Janet Reback, best known by her pen name Taylor Caldwell (1900-1985), was one of the most popular novelists in America. In a New York Times/Publishers Weekly list of 40 all-time best-selling fiction authors from 1900-1999, she clocks in at number 17, ahead of Ernest Hemingway, Dean Koontz, Tom Clancy, and John Steinbeck.
Publisher’s Weekly ranked Caldwell’s books among its annual top ten fiction bestsellers eight times, outperforming such entries as Harper Lee’sTo Kill a Mockingbird, Allen Drury’s Preserve and Protect, and Gore Vidal’sMyra Breckinridge.
Despite her success, Caldwell’s novels received mixed reviews. Dramatically mixed. Melissa (Scribner’s, 1948) was praised by Library Journal as “absorbing to the last word,” while Kirkus Reviews brushed it aside as “amateurish and bombastic.” Her 1951 novel, The Balance Wheel (Scribner’s), was greeted by Saturday Review as “a well-written story.” The New Yorker sniffed, “The thought occurs and recurs that she simply has no talent for writing.”
Caldwell was adored by fans but roasted by reviewers. Her novel about St. Paul, Dear and Glorious Physician (Doubleday, 1959), spent 61 weeks on the New York Times best-seller list but the New York Herald Tribune maintained it had “all the dignity and restraint of a movie poster.”
This Side of Innocence (Scribner’s, 1946) sold more than one million copies as a Literary Guild Book Club selection, then the largest Guild sale ever. Kirkus Reviews criticized the book as “crude writing.” Curiously, the same Kirkus reviewer conceded that Caldwell “has a gift of story-telling which is all too rare.”
That acknowledgment, “I don’t like the book but,” appeared in many reviews. Her 1947 novel There Was a Time (Scribner’s), earned this observation from Saturday Review:
I have read two others of Miss Caldwell’s books … Their subject matter often seemed unimportant, often sensational and meretricious; but the characters in them lived and had vitality, and there was a certain haunting fascination about them that lent an irresistible credibility to their fates.
In her defense, Scribner’s iconic editor, Max Perkins, who discovered Caldwell, stated: “Taylor Caldwell is a story-teller, first, last, and foremost, and once you begin reading one of her books you can’t help finishing it. Let the literary people sneer all they want. I’ll wager not one of them could help reading the whole thing.”
According to the Los Angeles Times, “Over the years, Taylor Caldwell’s literary output has led opponents to call her everything from ‘feminist revolutionary’ to ‘right-wing hack,’ while earning her a fortune from book sales.”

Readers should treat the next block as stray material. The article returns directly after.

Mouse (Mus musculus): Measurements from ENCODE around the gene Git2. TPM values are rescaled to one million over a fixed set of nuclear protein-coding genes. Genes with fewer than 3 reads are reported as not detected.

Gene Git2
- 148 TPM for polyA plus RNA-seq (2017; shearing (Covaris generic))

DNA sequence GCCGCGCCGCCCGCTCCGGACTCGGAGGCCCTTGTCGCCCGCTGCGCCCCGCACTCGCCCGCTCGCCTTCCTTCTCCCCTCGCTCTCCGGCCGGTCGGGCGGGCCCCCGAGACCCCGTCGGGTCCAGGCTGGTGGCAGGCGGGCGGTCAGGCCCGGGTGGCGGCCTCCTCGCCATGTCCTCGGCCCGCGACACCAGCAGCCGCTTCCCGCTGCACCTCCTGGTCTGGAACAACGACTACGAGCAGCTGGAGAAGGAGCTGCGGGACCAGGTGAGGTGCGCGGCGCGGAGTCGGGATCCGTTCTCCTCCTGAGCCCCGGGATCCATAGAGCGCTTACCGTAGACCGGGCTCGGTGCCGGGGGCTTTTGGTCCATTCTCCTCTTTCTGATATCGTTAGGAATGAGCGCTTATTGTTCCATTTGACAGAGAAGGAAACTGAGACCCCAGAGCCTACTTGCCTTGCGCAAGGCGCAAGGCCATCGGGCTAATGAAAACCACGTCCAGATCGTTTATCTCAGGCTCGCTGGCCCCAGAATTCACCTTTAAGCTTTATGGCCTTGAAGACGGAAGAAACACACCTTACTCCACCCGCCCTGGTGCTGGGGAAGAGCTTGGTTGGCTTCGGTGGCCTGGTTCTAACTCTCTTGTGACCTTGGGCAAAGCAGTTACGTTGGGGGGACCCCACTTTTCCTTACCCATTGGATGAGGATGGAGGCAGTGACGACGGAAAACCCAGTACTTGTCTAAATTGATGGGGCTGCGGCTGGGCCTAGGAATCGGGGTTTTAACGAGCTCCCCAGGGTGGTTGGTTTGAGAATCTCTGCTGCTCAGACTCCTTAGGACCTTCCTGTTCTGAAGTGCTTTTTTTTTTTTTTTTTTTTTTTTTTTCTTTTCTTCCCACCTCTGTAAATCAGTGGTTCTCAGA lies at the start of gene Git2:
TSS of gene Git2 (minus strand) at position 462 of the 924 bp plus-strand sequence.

It was Caldwell’s political incorrectness that was the rub for many reviewers. Library Journal accused Caldwell of stacking up her books “as a soapbox from which she shrilly lashes out at Fascists and Communists.” Her 1968 novel, Testimony of Two Men (Doubleday), was written up by Eugene Linehan in Bestsellers magazine: “Miss Caldwell uses her characters to plead her own case against liberals, socialists, and the like. This is literary murder [and] just too much to bear.” As with many reviewers, Linehan admitted the book “is fascinating and the author writes well.” Testimony of Two Men, made into a TV mini-series, spent ten months on the New York Times bestseller list.
Of course, every reviewer is entitled to personal preference, and a prolific writer like Taylor Caldwell is bound to be uneven in output. However, there seemed to be a certain twist of the knife by some of her critics. Caldwell’s fictional biography of Cicero, Pillar of Iron (Doubleday, 1965), one of her best-known works, got a snarky reception from Kirkus Reviews: “One is truly nonplussed by the fact that she spent nine years in writing this book. How could anyone who really writes so badly spend that long?”
Caldwell’s mystery novel, The Late Clara Beame (Doubleday, 1963) confounded the New York Times Book Review: “The major mystery is why a writer so fabulously successful can seem so far below publishable level.” As for The Wide House (Scribner’s, 1945), the New Yorker wished out loud: “This may be the Taylor Caldwell to end all Taylor Caldwells, and maybe high time too.”
Caldwell wrote reviews of her reviewers: “There seems to be some idea that if the novelist’s books are widely read, then these books can’t have much to say – hardly worth the while of ‘serious’ reviewers.” She complained that “I am the only major best-selling novelist in the United States who is not tainted by liberalism … as a result, the press, which is mainly liberal, has been furiously attacking me for years in their alleged ‘reviews.’”
The New York Times’ 1985 obituary of Taylor Caldwell acknowledged that “She was as predictably panned by the critics as she was purchased by her reading public.”
Caldwell was popular with readers – and book publishers. She wrote 40 books in 42 years, with sales estimates as high as 100 million copies. At one point, Fawcett Publishing House had 25 million copies of 25 of her titles in print. In 1980, she signed a two-book contract with G.P. Putnam and Sons for $3.9 million ($12+ million today). However, Caldwell’s achievements came with an attitude. She told one interviewer that “no eunuch ever wrote a book,” and advised her daughter to “become a domestic rather than a writer.”
Taylor Caldwell described the difficulties of being a writer as causing ulcers, fatigue, weight loss, and “the necessity to write the next book to pay the Internal Revenue Service for the last one.” She may have been reading the New York Times Book Review assertion, “Miss Caldwell doesn’t write well,” when lamenting “only we writers know of agony, frustration, and despair.”
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